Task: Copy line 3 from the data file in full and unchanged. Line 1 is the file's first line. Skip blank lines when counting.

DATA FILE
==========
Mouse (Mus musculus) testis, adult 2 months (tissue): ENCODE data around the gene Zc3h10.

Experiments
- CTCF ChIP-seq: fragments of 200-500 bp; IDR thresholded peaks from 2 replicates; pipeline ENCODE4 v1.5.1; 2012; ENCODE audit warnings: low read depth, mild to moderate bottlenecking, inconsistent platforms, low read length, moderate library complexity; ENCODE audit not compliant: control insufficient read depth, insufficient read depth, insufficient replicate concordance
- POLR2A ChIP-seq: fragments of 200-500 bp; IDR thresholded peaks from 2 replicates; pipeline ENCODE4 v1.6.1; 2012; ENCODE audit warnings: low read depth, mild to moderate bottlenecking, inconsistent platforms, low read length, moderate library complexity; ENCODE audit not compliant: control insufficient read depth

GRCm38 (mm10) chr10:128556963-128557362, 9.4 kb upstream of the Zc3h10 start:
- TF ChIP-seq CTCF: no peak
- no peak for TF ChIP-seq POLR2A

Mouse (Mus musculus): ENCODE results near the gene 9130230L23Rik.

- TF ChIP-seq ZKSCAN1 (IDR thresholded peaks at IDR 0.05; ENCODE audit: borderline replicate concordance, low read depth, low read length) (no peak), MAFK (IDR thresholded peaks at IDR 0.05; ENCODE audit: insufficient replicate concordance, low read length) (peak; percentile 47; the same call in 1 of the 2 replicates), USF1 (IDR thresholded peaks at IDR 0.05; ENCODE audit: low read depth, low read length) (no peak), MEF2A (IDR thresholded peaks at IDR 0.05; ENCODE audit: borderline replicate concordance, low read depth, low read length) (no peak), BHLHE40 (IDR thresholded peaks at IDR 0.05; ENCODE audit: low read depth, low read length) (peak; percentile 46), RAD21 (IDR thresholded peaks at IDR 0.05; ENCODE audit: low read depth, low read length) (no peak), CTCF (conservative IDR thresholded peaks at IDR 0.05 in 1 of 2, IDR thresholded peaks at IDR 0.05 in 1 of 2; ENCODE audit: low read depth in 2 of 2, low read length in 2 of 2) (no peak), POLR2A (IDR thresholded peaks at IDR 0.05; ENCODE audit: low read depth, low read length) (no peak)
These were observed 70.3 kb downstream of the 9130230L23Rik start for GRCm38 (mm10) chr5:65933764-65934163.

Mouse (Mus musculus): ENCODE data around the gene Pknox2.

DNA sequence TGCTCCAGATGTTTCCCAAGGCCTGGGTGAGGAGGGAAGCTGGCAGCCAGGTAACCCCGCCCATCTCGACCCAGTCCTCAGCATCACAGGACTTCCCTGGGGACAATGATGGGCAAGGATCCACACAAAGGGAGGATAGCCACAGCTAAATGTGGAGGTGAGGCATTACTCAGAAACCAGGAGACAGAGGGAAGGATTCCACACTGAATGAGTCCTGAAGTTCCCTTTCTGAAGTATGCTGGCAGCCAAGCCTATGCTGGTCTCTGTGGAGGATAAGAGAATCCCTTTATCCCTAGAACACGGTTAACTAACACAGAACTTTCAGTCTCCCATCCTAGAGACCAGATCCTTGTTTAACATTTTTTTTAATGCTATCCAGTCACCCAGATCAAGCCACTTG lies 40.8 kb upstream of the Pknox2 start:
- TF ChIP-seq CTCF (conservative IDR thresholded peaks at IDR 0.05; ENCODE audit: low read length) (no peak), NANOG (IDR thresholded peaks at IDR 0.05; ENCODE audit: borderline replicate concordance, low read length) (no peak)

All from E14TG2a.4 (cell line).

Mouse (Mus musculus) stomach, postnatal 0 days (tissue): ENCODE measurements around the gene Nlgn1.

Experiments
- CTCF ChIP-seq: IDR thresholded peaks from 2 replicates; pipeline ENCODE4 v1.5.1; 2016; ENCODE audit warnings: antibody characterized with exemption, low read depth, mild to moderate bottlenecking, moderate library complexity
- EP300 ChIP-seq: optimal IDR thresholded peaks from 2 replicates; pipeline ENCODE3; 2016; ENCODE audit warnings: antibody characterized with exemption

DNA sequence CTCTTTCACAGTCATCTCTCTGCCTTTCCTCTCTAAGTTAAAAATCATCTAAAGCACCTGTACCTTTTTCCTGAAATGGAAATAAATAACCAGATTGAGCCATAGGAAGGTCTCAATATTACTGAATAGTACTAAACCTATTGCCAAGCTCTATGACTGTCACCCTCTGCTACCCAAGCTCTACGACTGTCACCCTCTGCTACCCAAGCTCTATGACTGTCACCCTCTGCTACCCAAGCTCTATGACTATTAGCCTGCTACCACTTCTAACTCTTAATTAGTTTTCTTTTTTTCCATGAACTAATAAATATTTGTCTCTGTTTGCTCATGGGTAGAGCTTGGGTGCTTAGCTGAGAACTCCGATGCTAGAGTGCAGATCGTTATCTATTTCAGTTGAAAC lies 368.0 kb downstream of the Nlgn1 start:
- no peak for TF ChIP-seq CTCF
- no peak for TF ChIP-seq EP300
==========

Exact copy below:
- CTCF ChIP-seq: fragments of 200-500 bp; IDR thresholded peaks from 2 replicates; pipeline ENCODE4 v1.5.1; 2012; ENCODE audit warnings: low read depth, mild to moderate bottlenecking, inconsistent platforms, low read length, moderate library complexity; ENCODE audit not compliant: control insufficient read depth, insufficient read depth, insufficient replicate concordance